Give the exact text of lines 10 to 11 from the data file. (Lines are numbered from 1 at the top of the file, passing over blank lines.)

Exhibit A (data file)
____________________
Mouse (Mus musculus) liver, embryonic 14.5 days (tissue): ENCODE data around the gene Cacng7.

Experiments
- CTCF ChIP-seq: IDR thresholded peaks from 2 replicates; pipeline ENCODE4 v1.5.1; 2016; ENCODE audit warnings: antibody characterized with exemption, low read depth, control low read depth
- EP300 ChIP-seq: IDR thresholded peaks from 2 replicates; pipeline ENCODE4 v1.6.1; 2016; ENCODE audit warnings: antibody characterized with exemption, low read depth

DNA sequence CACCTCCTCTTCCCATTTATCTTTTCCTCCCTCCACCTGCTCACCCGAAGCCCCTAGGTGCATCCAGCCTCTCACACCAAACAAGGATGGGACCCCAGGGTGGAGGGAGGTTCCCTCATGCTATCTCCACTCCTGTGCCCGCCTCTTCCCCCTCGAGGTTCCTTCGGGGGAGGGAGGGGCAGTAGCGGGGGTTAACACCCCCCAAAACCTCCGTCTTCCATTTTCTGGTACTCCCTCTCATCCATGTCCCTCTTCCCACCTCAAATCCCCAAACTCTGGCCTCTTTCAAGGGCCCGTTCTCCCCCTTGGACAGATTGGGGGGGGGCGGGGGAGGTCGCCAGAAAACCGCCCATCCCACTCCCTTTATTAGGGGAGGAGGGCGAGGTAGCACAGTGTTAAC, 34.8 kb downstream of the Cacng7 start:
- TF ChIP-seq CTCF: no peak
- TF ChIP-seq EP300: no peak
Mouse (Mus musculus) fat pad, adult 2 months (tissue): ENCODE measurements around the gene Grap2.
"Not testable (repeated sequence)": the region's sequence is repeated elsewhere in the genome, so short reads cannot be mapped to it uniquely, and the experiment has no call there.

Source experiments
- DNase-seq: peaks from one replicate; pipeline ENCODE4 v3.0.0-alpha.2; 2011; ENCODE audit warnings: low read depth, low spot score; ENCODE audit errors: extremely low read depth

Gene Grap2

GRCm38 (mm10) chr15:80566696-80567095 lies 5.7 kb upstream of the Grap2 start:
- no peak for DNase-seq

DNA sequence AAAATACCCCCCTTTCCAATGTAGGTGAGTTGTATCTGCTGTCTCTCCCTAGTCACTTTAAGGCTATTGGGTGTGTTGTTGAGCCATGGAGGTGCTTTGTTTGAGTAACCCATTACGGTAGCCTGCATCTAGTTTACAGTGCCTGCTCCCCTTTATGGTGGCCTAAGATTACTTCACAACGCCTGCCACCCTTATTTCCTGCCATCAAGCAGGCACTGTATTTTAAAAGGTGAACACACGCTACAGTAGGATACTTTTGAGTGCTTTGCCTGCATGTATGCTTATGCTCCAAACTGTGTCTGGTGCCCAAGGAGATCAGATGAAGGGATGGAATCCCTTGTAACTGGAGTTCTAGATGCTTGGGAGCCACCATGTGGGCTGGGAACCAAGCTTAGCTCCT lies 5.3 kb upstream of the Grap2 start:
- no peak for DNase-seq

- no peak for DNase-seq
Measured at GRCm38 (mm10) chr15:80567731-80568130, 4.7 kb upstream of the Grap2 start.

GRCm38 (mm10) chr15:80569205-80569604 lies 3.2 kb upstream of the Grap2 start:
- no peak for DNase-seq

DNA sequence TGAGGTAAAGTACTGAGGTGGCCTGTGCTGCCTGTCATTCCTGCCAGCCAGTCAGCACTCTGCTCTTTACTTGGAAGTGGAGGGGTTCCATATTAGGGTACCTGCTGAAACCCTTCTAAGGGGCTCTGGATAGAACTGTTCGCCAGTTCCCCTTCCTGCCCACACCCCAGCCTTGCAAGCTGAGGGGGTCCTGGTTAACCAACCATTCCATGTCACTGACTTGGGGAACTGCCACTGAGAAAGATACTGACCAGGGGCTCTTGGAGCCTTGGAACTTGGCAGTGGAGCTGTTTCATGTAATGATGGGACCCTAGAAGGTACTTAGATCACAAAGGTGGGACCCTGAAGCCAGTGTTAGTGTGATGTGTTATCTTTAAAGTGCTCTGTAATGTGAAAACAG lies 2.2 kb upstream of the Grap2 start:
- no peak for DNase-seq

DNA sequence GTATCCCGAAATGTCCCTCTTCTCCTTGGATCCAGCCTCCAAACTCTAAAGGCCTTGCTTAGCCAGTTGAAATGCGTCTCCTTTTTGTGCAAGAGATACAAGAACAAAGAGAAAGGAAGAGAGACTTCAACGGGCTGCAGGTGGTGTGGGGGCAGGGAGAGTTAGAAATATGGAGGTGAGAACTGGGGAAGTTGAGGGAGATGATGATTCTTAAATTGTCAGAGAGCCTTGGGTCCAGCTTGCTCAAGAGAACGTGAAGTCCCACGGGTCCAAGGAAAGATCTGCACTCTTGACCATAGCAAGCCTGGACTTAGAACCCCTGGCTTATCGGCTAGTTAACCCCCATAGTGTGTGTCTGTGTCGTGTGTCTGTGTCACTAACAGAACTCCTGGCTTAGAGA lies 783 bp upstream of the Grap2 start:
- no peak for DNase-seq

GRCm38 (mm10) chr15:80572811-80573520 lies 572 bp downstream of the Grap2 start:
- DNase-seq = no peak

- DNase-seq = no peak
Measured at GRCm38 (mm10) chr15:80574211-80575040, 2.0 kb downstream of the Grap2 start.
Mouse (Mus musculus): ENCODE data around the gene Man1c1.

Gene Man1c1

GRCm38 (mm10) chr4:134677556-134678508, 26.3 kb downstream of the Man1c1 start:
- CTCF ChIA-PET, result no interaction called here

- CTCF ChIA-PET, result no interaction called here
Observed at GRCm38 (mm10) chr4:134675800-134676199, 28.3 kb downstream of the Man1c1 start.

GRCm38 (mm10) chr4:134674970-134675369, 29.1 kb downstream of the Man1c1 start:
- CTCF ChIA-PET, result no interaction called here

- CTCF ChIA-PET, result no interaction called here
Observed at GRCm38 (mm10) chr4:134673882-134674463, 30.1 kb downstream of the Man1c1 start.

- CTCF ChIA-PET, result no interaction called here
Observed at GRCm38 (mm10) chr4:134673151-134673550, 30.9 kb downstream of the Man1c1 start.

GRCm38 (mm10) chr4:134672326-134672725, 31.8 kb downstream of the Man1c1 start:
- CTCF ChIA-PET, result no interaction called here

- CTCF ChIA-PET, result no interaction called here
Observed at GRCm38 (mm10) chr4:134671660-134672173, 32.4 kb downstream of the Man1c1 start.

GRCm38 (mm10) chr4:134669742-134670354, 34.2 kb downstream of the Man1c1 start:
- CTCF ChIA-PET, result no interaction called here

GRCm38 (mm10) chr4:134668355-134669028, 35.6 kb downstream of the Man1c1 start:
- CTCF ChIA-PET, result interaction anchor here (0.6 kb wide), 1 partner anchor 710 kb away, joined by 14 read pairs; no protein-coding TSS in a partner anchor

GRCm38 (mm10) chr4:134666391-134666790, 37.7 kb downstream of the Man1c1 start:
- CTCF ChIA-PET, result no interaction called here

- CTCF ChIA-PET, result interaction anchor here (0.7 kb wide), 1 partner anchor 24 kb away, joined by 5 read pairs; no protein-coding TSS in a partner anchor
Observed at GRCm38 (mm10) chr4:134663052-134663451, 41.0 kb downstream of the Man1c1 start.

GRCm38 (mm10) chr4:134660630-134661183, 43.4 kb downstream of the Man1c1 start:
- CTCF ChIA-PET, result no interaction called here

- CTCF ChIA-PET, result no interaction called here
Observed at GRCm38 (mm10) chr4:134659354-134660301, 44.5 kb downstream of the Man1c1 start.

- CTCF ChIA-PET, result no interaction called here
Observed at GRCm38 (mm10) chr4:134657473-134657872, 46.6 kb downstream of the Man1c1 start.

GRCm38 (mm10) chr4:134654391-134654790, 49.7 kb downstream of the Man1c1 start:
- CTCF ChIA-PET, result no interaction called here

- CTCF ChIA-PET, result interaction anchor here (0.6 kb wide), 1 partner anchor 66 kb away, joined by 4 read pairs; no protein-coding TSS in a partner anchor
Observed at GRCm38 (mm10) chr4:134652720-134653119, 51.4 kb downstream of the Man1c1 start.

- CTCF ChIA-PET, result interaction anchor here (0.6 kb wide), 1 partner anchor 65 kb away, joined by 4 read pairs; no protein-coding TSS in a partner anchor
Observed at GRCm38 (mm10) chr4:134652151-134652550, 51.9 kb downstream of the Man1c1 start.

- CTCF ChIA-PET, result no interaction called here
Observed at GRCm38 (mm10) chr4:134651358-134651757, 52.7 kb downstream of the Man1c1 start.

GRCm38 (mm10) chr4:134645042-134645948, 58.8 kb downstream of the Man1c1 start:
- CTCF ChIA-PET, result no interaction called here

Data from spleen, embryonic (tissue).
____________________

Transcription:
Source experiments
- DNase-seq: peaks from one replicate; pipeline ENCODE4 v3.0.0-alpha.2; 2011; ENCODE audit warnings: low read depth, low spot score; ENCODE audit errors: extremely low read depth